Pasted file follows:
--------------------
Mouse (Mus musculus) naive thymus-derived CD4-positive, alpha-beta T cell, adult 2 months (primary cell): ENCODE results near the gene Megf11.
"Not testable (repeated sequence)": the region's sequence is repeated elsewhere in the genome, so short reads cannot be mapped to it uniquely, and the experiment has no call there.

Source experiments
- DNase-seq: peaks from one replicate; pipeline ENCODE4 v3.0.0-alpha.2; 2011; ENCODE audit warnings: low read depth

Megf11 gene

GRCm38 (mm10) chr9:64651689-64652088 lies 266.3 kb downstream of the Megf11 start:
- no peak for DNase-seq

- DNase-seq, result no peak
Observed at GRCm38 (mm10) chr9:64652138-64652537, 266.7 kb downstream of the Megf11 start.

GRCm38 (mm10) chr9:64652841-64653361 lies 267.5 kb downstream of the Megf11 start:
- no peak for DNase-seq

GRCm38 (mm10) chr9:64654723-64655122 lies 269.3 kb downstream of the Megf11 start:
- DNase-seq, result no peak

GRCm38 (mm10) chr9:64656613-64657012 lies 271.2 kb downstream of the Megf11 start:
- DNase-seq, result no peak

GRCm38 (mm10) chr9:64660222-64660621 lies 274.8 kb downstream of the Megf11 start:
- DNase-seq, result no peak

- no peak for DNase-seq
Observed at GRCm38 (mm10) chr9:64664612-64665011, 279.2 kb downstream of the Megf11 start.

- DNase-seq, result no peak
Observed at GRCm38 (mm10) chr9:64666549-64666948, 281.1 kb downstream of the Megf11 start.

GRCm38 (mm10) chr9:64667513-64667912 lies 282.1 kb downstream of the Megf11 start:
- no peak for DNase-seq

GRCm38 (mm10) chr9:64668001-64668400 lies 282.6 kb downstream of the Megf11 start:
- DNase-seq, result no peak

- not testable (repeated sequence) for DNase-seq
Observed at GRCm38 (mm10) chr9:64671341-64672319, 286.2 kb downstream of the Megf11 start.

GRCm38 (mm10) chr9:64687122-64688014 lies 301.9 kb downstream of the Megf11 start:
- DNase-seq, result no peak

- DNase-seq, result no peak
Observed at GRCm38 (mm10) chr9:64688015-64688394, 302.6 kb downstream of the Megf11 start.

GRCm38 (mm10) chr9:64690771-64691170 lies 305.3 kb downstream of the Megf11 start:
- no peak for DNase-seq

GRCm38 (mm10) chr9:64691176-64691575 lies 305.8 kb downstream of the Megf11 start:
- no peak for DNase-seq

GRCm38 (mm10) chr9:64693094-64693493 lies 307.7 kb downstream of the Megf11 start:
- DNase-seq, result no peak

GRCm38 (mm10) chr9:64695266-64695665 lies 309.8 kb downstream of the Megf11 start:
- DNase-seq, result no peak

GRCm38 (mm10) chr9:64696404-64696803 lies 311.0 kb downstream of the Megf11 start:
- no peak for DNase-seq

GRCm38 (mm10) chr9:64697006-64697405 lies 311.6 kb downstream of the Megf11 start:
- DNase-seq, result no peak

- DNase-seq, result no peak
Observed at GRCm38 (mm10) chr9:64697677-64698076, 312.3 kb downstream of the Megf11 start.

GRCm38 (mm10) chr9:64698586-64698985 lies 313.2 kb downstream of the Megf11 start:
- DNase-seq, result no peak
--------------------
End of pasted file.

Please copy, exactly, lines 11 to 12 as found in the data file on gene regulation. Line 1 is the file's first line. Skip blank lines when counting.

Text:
- no peak for DNase-seq

GRCm38 (mm10) chr9:64654723-64655122 lies 269.3 kb downstream of the Megf11 start: